The rise of platforms thus brings a number of challenges, and it is not obvious how decent pay and working conditions can be ensured in all contexts. In any case, we need an active response from policy-makers. It does not help that the approach of the European Commission, as well as in many member states, has focused on removing regulatory barriers and has ignored the threat to pay and working conditions. The regulatory response needs to address low pay and lack of insurance. At best, some proposals have been made to guarantee the portability of insurance systems. However, portability cannot bring security, particularly if the underlying problem is low pay and uninsured work. In practice, the question is not whether platform work can be left unregulated or not, as we have already seen platforms developing their own codes of conduct. The question is whether the new regulatory environment will reflect the narrow interests of some businesses or a balance of interests among all stakeholders.
- 1 J. Drahokoupil, B. Fabo: The platform economy and the disruption of the employment relationship, ETUI Policy Brief No. 5/2016, 2016, available at https://www.etui.org/Publications2/Policy-Briefs/European-Economic-Employment-and-Social-Policy/The-platform-economy-and-the-disruption-of-the-employment-relationship. See also OECD: OECD Digital Economy Outlook 2017, Paris 2017, OECD Publishing, p. 207, available at http://www.oecd-ilibrary.org/science-and-technology/oecd-digital-economy-outlook-2017_9789264276284-en.
- 2 European Commission: Communication on a European agenda for the collaborative economy, COM(2016) 356 final, 2016, available at http://ec.europa.eu/DocsRoom/documents/16881.
- 3 J. Drahokoupil, B. Fabo: The Sharing Economy That Is Not: Shaping Employment In Platform Capitalism, Social Europe, 26 July 2016, available at https://www.socialeurope.eu/2016/07/sharing-economy-not-shaping-employment-platform-capitalism/.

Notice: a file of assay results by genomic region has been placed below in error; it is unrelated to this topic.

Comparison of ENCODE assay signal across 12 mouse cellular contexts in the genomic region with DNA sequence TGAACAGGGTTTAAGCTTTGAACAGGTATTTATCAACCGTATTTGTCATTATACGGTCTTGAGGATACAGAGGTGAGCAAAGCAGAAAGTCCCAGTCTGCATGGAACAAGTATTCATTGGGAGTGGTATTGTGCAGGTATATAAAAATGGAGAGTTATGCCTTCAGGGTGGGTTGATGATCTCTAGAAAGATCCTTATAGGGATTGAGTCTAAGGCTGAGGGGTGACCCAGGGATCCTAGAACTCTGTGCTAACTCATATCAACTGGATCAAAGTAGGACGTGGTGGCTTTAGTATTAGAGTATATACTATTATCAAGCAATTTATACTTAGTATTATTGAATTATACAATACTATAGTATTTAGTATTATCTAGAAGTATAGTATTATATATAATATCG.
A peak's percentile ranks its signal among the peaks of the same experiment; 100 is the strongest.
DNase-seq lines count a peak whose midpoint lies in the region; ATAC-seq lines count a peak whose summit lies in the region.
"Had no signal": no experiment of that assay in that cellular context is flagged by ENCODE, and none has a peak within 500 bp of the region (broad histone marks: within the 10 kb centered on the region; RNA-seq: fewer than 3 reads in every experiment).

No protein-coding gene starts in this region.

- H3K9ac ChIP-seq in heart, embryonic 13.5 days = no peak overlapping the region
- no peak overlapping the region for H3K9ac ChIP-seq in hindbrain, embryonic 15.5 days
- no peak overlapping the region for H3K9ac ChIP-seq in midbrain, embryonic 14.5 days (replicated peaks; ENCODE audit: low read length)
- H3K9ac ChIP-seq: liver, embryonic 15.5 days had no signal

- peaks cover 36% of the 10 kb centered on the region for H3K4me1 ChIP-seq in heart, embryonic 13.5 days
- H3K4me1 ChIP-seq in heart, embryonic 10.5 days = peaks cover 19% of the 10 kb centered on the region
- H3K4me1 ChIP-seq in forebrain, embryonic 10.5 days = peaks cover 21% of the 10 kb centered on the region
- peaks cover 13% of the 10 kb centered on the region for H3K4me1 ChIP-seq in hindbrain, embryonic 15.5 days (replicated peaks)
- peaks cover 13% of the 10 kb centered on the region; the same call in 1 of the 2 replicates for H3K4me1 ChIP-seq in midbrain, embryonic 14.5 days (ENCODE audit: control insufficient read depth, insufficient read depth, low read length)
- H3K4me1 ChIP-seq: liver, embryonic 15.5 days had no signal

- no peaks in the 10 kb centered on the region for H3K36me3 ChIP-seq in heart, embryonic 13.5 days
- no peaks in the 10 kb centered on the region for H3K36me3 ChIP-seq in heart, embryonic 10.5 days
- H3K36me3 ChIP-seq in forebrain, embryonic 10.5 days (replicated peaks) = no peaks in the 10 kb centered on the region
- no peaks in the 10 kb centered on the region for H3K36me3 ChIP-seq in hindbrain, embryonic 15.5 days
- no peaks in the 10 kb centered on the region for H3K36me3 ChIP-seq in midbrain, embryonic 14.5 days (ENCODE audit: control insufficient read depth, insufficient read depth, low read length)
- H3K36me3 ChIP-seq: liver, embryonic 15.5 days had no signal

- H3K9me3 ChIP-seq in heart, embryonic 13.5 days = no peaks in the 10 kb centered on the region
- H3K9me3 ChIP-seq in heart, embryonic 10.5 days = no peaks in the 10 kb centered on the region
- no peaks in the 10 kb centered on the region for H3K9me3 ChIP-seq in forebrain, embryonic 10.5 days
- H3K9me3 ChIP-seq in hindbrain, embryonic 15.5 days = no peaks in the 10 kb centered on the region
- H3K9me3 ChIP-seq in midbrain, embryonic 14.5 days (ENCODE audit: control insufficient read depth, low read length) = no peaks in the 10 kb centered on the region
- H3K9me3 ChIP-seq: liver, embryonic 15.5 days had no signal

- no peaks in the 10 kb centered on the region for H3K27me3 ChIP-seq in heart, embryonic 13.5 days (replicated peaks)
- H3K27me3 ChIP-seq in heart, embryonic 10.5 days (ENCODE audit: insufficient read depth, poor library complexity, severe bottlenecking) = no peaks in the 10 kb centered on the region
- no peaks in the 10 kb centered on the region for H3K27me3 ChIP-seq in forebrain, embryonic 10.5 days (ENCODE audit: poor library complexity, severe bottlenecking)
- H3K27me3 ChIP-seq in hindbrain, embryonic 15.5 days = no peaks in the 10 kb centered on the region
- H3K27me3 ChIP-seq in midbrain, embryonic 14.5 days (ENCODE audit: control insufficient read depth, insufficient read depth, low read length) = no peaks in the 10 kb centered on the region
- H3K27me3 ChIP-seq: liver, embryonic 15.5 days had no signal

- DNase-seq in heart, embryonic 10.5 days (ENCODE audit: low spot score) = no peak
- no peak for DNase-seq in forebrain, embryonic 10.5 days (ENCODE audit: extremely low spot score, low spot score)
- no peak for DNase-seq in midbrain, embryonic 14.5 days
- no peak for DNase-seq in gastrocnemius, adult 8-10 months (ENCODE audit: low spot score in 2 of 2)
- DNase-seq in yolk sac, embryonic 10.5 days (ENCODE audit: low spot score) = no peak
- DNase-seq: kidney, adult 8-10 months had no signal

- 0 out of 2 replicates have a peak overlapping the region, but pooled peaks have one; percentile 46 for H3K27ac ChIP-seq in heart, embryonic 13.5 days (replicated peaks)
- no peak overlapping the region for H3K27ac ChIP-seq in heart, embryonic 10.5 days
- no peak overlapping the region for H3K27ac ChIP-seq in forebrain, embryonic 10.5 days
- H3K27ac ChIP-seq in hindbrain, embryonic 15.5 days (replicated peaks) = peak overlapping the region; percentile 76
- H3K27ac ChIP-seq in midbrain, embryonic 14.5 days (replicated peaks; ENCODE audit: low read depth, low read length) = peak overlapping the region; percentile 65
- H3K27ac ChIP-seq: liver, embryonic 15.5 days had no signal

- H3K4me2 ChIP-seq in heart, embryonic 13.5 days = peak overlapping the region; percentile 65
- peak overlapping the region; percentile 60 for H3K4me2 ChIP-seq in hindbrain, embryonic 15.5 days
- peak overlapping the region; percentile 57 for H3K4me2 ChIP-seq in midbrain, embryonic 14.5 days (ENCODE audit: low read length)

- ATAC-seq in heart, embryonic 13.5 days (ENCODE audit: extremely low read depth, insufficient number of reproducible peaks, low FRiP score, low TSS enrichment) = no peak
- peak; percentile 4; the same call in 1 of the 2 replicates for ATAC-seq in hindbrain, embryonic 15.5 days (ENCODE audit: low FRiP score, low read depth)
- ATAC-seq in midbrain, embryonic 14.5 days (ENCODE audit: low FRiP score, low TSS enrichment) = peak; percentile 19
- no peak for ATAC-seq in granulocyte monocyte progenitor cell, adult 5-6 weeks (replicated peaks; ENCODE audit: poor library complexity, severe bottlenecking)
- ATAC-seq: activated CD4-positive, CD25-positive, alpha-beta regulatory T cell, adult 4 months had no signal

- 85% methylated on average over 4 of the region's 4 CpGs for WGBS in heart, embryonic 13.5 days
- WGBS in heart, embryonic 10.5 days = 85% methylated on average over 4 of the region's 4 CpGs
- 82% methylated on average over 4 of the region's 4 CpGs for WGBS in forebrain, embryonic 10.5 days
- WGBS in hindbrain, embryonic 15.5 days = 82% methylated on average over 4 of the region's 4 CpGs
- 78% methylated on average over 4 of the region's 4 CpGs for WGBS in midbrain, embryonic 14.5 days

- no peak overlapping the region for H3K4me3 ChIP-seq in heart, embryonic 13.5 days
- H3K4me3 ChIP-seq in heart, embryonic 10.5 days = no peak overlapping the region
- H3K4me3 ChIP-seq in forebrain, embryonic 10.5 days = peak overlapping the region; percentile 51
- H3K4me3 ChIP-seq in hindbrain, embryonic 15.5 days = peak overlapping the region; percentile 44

- 4 J. Berg: Income security in the on-demand economy: Findings and policy lessons from a survey of crowdworkers, ILO Working Paper, Conditions of Work and Employment Series No. 74, 1 May 2016, available at http://www.ilo.org/travail/whatwedo/publications/WCMS_479693/lang--en/index.htm.
- 5 J. Prassl, M. Risak: Uber, Taskrabbit, and Co.: Platforms as Employers – Rethinking the Legal Analysis of Crowdwork, Comparative Labor Law & Policy Journal, forthcoming; and V. De Stefano: Labour is not a technology: Reasserting the Declaration of Philadelphia in times of platform work and gig economy, IUSLabor 2/2017, 2017, available at https://www.upf.edu/documents/3885005/58976718/Labour_is_not_technology_DeStefano.pdf/f0ae7b4f-d39e-0ff7-1421-2cb0eb512977.
- 6 In order to address the problem, worker websites have been established to share information on clients. See, for example, Turkopticon or the platform FairCrowdWork created by the German trade union IG Metall.
- 7 J. Drahokoupil (ed.): The outsourcing challenge: organizing workers across fragmented production networks, 2015 Brussels, European Trade Union Institute; and J. Drahokoupil, B. Fabo: Outsourcing, Offshoring and the Deconstruction of Employment: New and Old Challenges, in: A. Serrano, M. Jepsen (eds.): The Deconstruction of Employment As a Political Question, Basingstoke, Palgrave (forthcoming).
- 8 Uber B.V. and Others v Mr Y Aslam and Others: UKEAT/0056/17/DA, available at https://www.gov.uk/employment-appeal-tribunal-decisions/uber-b-v-and-others-v-mr-y-aslam-and-others-ukeat-0056-17-da.
- 9 V. De Stefano, op. cit.
- 10 M. Graham, I. Hjorth, V. Lehdonvirta: Digital labour and development: impacts of global digital labour platforms and the gig economy on worker livelihoods, in: Transfer: European Review of Labour and Research, Vol. 23, No. 2, 2017, pp. 135-162.